Do the Right Thing is a Spike Lee movie that’s already 30 years old. It is what the title says: a call to do the right thing. In the case of the movie, it’s clear what the right thing is. In the business world, it’s not so easy. There was a time when maximising shareholder value was considered the right thing to do. But in 2019, this time finally seems to be over. It’s now way less clear than it was before, and the newfangled focus on purpose only thinly veils the underlying confusion.
On an abstract level, we could return to the great Peter Drucker, who famously stated that the purpose of business is to create a customer. That was in 1954, and 65 years later it sounds like an early version of the customer centricity mantra of today’s digital era. On a similar note, Timm Richter asserts:
The main aim of any company is to offer a product or service such that it generates user value.
Are we doing the right things?
Thus, we arrive at creating customers and generating user value as the main purposes of any business. And indeed, that’s what the great digital companies of today do all the time. In countless battles with incumbents, they prevail through better customer experiences. Create better customer experiences and win – is it really that simple? At NEXT19, Brian Whipple said something that stuck in my head:
It seems we can do anything, but are we doing the right things?
Let’s have a closer look. We can do anything refers to the incredible power of digital technologies. It’s hard to understate its impact on our world and its capability to create new realities. It is a disruptive force to existing businesses, to our societies and to all kinds of structures. With technology, we can do almost anything.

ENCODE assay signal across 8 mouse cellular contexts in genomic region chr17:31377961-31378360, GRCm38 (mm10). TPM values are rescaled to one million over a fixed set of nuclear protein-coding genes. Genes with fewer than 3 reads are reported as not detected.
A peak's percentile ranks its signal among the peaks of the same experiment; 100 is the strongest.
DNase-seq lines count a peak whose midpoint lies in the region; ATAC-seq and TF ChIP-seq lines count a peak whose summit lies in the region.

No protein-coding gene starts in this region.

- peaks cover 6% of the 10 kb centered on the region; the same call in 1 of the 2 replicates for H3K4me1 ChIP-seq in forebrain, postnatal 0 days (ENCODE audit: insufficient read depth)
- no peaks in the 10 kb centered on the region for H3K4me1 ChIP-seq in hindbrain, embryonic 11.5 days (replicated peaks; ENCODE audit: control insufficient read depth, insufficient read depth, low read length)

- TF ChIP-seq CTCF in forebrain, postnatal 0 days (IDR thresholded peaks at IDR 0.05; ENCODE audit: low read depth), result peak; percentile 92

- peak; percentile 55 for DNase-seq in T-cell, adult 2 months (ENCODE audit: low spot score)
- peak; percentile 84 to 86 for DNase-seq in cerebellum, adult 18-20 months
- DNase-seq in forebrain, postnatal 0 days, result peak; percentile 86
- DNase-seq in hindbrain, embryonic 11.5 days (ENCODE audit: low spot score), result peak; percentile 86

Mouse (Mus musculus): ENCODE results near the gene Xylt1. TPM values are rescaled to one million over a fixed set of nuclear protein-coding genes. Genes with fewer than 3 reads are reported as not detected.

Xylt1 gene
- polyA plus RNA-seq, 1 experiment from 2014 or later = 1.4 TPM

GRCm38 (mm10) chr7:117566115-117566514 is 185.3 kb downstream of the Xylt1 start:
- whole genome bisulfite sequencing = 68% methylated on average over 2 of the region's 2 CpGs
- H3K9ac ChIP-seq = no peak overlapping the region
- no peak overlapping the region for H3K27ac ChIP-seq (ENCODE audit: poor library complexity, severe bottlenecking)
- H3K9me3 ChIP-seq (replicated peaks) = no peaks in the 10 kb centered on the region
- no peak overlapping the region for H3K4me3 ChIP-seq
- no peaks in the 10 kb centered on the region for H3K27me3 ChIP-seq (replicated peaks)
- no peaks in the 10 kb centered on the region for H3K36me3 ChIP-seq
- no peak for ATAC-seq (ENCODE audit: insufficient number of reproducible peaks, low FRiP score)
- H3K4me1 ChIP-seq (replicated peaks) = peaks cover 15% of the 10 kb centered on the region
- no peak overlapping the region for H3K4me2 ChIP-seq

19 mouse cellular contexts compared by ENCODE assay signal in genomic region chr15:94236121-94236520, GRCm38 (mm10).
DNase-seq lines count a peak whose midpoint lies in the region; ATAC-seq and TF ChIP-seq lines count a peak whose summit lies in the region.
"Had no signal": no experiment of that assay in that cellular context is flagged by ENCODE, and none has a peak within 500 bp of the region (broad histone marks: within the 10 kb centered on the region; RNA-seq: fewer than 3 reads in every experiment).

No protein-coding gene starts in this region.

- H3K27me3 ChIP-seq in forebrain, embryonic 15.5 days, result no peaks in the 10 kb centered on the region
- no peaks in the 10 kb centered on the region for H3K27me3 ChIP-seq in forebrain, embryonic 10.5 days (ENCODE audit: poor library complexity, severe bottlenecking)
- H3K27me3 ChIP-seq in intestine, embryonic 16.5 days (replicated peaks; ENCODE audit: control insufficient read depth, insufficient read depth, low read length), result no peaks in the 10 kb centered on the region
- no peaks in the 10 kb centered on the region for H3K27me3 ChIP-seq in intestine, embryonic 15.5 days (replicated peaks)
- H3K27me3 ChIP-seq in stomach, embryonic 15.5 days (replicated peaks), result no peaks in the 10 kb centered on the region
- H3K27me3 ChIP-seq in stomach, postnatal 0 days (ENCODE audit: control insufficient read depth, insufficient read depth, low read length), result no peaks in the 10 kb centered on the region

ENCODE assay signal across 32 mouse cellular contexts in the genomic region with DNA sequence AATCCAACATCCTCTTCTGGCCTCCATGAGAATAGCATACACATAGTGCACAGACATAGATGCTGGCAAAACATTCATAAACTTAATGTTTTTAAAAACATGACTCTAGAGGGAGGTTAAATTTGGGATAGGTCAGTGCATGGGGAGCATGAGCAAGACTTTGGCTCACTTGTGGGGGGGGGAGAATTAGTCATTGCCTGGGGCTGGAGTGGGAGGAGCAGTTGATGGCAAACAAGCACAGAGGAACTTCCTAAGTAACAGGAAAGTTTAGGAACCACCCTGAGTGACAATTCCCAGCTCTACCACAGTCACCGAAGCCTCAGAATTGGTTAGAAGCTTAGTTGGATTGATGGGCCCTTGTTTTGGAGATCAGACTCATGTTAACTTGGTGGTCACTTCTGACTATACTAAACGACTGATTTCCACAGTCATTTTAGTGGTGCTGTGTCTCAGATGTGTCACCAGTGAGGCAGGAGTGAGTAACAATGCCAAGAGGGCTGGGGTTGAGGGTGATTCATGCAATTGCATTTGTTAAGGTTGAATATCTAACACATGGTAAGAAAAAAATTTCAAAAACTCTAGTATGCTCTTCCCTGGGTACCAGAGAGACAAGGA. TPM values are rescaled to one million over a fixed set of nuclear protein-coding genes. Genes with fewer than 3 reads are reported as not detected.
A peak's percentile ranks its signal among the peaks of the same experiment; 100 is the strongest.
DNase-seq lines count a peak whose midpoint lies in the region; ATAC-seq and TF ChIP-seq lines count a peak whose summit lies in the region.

This quasi almighty power poses an urging question: Are we doing the right things? This is, by its nature, an ethical question. It’s the age-old question what we should do. And beyond that is another question: Why should we do what we do in the first place? The why is the purpose, and thus we come full circle.
The rise of purpose marketing
The digital revolution has replaced shareholder value with user value. Shareholders and the other stakeholders, like employees, suppliers and society, are best served when the user gets value through better customer experiences. This is how Steve Denning puts it:
If the customer’s needs are met, then the shareholder’s needs will in due course also be met. When customers are delighted, the firm makes more money and can afford to pay workers more and meet the needs of other stakeholders. Moreover, customer capitalism is intrinsically moral: human beings are creating value for other human beings.
In today’s business reality, we are not there yet. At least not entirely. We’ve seen the rise of purpose marketing, but this approach is often in danger of putting lipstick on a pig. In that case, the purpose is attached to the brand on a superficial level, like any old-school marketing campaign. It may work for a while, but ultimately customers will see through it.
Done properly, purpose sits on a higher level than vision (goals) and mission (how to reach them). Purpose answers the question why a company exists in general, beyond making money, maximising shareholder value, creating customers or generating user value. It is a bigger why, and also a more specific why.
In a world of overwhelming complexity, it is hard to find the right answer to this question. Digital technology is powerful, and the more powerful it gets, the more important becomes the question: Are we doing the right things? We should freely admit our confusion, and that we don’t yet know the answer.
Photo by Gary Butterfield on Unsplash